Capillary electrophoresis method for the determination of D-serine and its application for monitoring of serine racemase activity.
Koval, D.; Jiraskova, J.; Strisovsky, K. etc.,
Electrophoresis, 27 2558 - 2566 (2006)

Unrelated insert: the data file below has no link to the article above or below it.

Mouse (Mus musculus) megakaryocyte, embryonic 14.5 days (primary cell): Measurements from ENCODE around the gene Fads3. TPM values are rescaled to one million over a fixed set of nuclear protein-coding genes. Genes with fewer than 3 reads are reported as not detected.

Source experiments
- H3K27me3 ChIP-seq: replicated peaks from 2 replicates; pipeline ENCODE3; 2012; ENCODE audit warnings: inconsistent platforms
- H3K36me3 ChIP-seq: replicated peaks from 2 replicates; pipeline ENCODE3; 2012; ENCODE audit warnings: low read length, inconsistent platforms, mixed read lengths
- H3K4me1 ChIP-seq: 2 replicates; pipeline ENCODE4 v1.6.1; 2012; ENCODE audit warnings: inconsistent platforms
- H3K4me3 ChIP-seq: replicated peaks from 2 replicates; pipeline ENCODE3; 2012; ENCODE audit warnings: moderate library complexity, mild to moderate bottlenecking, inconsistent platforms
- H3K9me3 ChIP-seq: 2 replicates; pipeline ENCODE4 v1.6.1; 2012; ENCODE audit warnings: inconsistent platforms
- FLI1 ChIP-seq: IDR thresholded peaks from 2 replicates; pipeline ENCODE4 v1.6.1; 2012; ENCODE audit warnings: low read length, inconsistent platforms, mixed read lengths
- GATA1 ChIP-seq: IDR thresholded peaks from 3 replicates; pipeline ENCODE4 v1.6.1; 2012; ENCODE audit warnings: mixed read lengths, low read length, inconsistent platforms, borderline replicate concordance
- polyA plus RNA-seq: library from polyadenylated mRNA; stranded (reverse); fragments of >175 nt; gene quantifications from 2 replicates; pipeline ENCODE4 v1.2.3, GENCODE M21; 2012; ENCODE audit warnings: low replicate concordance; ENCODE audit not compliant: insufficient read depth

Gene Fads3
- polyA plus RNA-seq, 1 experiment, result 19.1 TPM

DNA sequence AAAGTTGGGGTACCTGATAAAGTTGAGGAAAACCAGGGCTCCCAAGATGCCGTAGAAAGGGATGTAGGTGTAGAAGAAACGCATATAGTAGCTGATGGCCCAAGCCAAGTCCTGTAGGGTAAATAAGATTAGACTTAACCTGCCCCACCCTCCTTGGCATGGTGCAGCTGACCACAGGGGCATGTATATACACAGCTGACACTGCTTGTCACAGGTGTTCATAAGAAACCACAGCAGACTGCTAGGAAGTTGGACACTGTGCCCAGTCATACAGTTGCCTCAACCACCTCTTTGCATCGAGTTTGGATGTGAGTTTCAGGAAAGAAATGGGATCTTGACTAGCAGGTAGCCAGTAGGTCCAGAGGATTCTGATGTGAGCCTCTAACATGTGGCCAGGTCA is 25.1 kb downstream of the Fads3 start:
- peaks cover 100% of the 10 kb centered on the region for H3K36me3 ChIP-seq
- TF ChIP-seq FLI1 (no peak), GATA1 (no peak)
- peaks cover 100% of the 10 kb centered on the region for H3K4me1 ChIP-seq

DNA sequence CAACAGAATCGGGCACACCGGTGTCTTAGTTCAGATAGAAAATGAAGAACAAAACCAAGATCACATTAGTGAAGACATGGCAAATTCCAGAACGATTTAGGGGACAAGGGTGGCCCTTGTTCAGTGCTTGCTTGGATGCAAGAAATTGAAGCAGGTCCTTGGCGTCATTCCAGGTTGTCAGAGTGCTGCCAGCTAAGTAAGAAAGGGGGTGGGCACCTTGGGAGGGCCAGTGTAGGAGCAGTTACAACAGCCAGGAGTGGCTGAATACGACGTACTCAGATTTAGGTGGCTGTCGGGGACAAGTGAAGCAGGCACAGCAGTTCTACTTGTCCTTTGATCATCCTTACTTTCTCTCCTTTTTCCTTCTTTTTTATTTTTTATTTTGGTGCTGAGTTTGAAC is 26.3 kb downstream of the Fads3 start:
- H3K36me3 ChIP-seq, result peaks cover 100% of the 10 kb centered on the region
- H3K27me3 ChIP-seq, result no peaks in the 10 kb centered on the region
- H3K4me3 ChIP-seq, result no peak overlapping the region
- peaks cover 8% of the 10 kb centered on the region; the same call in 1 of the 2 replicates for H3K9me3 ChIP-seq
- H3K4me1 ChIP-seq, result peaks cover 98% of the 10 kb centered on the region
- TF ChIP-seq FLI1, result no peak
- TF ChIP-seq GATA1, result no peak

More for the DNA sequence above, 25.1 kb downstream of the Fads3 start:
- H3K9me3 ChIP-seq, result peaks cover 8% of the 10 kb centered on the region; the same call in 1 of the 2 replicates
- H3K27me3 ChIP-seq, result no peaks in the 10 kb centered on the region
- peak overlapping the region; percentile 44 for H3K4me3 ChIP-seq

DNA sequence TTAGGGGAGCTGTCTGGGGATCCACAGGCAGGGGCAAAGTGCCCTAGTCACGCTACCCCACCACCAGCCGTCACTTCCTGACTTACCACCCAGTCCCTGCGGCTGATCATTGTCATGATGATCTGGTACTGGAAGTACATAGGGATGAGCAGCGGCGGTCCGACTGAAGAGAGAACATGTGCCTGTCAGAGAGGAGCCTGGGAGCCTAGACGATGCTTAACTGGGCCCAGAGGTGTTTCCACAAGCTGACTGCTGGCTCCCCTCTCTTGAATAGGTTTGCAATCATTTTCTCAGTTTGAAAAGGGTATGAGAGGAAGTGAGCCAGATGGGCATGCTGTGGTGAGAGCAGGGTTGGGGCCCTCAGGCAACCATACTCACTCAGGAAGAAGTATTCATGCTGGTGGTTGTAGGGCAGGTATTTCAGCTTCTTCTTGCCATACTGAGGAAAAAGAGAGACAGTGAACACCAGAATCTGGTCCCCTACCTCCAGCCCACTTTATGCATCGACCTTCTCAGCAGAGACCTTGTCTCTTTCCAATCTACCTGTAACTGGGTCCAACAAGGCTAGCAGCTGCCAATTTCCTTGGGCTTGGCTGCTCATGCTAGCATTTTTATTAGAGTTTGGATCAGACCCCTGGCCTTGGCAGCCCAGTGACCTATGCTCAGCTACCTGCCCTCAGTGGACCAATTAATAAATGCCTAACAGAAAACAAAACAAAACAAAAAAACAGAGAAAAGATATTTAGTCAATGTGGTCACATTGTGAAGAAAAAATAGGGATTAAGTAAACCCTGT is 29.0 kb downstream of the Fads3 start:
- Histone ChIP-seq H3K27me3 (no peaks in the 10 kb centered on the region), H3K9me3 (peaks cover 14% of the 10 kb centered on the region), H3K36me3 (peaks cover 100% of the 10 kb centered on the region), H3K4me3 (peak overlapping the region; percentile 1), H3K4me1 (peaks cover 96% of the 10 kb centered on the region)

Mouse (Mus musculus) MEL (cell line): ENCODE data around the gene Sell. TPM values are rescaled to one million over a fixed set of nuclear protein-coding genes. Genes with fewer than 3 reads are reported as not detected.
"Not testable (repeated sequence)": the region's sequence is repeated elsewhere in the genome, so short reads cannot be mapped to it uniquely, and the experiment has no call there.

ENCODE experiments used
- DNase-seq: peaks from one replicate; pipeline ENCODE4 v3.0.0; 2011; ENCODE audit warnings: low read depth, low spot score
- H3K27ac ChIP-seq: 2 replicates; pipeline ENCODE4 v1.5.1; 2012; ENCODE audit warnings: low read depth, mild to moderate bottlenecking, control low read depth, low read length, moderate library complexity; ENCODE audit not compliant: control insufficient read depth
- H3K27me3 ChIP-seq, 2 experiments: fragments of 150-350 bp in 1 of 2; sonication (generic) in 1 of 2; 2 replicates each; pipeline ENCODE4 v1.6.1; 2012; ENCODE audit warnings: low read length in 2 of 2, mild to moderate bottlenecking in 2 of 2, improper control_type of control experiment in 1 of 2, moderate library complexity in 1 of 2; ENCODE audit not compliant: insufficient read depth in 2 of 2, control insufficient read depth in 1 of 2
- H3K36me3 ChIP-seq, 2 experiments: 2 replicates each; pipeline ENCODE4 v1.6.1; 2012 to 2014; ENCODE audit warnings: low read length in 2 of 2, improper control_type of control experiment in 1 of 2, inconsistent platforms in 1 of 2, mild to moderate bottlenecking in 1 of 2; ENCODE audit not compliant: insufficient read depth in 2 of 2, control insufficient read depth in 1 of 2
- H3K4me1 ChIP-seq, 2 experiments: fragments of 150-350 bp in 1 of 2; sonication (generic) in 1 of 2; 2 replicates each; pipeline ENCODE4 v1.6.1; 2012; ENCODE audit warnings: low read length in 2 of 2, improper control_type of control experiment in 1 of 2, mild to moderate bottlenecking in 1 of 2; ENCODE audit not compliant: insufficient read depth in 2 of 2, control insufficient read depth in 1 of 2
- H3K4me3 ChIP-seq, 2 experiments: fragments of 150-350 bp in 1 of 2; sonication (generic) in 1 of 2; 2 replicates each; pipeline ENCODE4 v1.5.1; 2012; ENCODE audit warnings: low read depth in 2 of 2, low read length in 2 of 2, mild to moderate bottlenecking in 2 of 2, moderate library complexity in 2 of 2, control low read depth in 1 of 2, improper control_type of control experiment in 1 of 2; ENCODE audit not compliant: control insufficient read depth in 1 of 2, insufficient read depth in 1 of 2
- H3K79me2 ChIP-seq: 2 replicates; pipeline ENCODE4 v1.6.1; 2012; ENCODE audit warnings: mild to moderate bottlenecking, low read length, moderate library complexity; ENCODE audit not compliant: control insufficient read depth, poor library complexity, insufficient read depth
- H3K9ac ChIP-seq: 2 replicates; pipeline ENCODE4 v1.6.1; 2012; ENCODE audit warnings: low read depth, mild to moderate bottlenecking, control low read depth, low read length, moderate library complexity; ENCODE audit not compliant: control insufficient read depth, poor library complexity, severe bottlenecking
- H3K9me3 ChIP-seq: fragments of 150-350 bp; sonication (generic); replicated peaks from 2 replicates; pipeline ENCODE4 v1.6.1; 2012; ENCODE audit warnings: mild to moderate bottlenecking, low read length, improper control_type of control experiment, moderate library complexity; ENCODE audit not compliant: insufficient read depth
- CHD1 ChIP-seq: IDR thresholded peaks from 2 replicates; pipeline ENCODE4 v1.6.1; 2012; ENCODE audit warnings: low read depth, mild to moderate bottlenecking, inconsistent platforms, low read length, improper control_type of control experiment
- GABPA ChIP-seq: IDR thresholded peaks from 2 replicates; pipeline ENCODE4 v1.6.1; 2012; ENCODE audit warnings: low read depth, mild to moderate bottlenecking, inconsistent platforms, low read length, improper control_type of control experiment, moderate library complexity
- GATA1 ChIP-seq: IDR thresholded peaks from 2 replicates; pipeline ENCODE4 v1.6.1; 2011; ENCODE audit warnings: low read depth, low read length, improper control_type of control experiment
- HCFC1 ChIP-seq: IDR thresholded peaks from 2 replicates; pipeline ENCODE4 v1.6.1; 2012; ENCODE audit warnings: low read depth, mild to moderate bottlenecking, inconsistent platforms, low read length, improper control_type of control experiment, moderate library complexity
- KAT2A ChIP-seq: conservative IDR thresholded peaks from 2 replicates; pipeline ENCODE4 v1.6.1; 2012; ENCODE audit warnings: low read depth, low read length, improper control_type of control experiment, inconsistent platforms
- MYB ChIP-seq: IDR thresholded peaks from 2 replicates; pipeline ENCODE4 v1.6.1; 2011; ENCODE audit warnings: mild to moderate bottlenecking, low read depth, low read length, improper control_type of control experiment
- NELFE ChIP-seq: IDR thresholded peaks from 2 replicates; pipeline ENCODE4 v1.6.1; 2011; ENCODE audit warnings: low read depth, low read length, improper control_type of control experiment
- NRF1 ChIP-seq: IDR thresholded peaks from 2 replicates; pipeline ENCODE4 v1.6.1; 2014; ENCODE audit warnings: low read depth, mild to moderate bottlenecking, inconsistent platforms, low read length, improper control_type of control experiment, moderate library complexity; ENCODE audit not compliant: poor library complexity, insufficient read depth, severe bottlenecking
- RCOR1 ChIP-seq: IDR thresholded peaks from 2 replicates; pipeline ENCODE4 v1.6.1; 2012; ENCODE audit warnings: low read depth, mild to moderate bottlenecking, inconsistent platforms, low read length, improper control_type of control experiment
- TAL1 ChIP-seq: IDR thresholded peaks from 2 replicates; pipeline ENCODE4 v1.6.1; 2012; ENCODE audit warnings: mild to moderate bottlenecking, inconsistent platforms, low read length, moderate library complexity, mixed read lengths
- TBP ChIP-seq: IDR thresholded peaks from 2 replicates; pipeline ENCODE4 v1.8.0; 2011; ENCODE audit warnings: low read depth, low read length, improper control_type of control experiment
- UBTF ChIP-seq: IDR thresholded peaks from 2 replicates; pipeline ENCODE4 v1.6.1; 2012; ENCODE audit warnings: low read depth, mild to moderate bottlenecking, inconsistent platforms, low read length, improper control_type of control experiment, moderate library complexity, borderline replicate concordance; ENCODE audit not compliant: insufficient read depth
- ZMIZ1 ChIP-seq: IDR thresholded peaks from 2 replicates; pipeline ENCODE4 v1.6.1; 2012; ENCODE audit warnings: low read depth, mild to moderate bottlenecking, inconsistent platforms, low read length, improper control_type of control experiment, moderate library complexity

Serine racemase (SR) is an enzyme responsible for the biosynthesis Of D-serine, the coagonist of the N-methyl-D-aspartate receptor, in the brain. Therefore, it has been suggested as a possible therapeutic target for the treatment of various neurodegenerative diseases. To develop a potent inhibitor of SR, a simple, sensitive, fast, and robust assay is needed. In this paper, a new CE method for the determination of D-serine is described. Serine enantiomers are resolved in the form of o-phthaldialde-hyde (OPA)/2-mercaptoethanol (2-ME) derivatives in an alkaline BGE composed of 50 mM sodium tetraborate, pH 9.7, and containing 40 mM 2-hydroxypropyl-gamma-CD as a chiral selector. The problem of time-limited stability of OPA/2-ME derivatives has been overcome by employing in-capillary derivatization of the sample, i.e., the derivatization reaction was carried out directly in the separation capillary in the first phase of the CE run. UV-absorption detection at 230 nm allowed concentration detection limit of 3 mu M. Baseline resolution Of D- and L-serine derivatives was achieved in less than 10 min. This fact, together with the simple sample pretreatment, allowed application of the method to medium-throughput monitoring of SIR activity, such as the screening of potential SR inhibitors. A good agreement was achieved between the developed CE method and the previously established HPLC method for determination of the inhibition constant, K-i, of a new SIR inhibitor, L-erythro-3-hydroxyaspartate.